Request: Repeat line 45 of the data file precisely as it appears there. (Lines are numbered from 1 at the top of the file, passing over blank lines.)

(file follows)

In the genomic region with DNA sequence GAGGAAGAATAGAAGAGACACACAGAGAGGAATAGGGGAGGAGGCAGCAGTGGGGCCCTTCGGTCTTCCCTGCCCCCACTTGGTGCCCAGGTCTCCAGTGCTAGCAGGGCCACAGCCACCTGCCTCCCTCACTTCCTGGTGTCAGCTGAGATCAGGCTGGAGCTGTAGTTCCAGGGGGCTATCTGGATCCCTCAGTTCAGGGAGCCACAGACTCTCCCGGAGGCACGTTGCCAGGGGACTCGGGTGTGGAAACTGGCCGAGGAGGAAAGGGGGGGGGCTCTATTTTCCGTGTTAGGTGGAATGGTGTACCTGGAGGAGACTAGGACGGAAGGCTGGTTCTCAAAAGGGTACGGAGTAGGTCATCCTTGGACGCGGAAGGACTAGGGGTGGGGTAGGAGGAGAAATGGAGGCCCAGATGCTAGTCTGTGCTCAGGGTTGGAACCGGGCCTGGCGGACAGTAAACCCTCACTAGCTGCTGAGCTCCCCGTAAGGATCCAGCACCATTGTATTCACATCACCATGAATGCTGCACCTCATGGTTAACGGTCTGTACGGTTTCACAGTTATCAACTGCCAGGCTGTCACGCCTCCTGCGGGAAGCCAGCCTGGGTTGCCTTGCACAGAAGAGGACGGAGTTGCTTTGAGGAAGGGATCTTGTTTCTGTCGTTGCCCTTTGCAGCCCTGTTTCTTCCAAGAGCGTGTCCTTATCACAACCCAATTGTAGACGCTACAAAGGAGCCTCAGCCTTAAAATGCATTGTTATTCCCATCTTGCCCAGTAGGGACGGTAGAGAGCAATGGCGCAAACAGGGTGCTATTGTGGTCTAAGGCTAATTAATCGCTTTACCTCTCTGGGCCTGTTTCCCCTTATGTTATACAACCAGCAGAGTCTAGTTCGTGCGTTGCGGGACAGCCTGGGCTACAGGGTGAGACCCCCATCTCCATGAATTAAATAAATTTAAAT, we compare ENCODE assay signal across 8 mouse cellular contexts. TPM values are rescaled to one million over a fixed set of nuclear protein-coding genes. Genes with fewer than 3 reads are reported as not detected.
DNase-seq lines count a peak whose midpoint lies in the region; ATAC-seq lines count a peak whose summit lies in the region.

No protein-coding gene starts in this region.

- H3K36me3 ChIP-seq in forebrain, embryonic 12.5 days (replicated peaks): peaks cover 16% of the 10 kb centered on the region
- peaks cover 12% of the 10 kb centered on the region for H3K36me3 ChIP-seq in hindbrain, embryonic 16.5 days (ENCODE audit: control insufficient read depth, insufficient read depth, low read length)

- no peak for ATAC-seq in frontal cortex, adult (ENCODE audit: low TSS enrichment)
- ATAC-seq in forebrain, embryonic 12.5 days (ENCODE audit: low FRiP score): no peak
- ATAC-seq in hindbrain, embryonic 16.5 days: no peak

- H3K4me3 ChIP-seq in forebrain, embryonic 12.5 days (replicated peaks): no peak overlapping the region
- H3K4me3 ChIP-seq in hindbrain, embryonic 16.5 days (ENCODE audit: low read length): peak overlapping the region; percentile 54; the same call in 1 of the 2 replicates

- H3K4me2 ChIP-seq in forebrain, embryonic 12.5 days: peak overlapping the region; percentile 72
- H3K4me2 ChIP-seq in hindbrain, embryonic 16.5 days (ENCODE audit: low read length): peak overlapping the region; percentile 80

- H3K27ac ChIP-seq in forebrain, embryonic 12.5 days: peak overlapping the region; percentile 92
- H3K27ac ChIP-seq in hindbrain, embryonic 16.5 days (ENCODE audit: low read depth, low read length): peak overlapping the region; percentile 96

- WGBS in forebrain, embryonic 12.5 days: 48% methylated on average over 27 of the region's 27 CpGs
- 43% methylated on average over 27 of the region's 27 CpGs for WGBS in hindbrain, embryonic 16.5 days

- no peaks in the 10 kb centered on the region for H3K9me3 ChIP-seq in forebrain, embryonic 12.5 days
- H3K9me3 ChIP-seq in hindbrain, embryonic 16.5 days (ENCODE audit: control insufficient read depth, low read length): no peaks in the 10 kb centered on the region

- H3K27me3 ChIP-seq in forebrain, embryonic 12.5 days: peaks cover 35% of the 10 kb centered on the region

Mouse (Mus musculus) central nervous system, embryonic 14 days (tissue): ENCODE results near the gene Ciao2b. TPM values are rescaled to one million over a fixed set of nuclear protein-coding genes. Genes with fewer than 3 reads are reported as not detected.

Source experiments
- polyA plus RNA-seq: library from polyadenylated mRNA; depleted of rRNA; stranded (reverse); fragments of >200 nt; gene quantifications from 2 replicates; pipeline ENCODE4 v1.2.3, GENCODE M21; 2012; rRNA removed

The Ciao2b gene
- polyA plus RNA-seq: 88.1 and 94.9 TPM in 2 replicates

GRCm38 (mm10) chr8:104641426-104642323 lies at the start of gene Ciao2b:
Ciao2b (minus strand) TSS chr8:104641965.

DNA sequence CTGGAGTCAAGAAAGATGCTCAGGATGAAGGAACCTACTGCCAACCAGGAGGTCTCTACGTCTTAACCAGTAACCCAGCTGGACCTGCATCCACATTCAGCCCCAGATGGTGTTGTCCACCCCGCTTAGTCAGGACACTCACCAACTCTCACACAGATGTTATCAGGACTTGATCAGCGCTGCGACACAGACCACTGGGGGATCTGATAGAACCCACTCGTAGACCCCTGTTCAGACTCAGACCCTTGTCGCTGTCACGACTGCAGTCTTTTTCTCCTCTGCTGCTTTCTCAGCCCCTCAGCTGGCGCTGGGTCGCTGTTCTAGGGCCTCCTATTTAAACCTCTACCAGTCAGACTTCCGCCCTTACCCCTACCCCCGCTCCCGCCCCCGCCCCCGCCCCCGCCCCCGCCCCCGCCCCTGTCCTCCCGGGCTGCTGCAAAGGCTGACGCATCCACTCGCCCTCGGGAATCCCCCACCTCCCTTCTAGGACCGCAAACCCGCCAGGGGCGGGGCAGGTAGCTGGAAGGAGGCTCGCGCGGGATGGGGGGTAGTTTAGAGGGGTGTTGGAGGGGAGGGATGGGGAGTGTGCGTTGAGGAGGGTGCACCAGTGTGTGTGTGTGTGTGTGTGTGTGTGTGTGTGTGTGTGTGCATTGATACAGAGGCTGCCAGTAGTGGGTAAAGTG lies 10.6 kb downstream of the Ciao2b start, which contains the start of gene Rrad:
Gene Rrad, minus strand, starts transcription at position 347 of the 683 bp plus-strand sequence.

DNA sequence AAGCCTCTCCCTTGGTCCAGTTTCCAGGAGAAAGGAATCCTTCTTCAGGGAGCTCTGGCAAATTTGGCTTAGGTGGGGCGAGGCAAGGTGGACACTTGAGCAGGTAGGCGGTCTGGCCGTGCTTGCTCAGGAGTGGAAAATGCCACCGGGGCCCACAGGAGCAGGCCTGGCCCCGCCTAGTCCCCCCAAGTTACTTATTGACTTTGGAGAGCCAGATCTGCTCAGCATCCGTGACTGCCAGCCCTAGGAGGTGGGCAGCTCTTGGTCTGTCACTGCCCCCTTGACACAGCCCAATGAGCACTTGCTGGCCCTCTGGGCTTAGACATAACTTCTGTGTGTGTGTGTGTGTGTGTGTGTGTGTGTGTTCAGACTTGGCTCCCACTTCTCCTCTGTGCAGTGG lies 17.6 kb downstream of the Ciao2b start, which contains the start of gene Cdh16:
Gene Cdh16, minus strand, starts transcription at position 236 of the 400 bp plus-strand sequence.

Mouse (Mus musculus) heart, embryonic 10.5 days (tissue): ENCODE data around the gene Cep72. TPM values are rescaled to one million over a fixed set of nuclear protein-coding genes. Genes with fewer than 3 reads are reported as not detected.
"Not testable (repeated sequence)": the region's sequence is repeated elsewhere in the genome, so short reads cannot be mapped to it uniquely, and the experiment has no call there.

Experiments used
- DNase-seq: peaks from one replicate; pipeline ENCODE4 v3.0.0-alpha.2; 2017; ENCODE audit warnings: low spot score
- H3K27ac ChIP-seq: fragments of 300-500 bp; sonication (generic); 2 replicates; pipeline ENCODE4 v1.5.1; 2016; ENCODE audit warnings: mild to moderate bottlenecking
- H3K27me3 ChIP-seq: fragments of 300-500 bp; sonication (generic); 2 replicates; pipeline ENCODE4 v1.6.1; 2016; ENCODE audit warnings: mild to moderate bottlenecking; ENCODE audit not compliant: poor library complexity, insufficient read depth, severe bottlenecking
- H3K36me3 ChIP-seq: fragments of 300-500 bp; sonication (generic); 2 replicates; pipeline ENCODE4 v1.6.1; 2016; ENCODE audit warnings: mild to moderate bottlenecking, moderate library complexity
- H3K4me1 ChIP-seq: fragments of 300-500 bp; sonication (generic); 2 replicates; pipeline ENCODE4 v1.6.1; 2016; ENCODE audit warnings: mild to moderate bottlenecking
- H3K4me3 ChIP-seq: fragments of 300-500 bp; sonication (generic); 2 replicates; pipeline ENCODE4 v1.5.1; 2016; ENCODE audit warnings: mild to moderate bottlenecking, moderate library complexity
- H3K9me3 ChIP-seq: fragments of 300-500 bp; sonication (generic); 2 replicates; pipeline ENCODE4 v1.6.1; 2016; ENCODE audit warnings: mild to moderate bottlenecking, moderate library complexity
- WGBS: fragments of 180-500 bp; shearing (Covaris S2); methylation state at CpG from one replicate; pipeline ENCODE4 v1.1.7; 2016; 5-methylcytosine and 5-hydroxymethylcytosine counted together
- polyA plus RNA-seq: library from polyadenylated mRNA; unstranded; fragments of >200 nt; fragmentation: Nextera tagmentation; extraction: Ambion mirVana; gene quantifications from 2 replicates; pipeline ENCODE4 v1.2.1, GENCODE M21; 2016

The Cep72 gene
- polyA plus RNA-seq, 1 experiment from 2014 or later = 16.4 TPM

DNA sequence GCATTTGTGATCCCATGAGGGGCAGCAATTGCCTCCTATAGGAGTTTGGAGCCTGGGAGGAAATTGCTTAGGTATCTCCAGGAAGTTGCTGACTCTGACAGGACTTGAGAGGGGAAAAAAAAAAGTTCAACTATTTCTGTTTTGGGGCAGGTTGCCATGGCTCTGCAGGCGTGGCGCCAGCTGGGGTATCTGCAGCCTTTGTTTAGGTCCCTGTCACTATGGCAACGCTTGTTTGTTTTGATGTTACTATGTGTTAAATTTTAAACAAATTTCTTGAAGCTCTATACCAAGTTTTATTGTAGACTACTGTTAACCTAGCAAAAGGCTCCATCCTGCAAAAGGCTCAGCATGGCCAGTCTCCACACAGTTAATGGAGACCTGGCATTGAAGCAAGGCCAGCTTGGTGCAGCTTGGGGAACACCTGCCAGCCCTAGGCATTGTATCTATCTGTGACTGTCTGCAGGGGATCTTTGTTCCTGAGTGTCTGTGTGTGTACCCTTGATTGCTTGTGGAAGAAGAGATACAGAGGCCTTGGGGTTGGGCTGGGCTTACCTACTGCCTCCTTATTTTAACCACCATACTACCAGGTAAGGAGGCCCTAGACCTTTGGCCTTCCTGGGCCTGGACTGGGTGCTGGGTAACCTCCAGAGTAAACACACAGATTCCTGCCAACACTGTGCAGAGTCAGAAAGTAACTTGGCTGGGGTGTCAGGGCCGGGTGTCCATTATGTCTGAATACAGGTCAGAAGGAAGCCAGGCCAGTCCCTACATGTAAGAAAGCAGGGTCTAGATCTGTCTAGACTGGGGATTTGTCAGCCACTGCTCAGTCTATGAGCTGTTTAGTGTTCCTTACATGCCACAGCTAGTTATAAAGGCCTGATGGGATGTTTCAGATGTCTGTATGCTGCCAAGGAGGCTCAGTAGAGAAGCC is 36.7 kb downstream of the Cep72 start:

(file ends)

DNA sequence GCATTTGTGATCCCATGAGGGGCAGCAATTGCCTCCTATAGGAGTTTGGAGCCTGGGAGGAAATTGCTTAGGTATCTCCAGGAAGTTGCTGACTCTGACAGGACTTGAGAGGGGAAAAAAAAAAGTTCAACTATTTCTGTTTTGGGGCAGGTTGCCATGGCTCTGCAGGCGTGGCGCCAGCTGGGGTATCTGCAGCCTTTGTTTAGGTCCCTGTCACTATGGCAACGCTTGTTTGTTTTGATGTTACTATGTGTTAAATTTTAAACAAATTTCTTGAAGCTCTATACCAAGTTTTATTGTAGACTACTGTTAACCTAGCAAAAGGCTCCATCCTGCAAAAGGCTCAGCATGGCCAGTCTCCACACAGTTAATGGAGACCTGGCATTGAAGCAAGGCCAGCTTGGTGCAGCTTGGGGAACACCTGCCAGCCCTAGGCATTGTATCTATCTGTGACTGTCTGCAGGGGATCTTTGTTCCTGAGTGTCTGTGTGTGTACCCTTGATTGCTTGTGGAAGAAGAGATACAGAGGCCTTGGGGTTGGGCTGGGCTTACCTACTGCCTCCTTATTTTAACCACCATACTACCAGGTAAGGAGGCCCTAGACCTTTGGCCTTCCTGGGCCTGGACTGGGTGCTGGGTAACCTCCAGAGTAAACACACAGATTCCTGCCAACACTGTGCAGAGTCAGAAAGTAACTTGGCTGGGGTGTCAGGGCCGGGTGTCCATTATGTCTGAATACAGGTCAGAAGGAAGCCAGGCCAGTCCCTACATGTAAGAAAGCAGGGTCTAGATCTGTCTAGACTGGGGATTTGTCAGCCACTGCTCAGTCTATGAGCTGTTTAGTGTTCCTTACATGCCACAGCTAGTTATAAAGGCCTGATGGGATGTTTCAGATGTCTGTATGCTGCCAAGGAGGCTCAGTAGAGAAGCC is 36.7 kb downstream of the Cep72 start: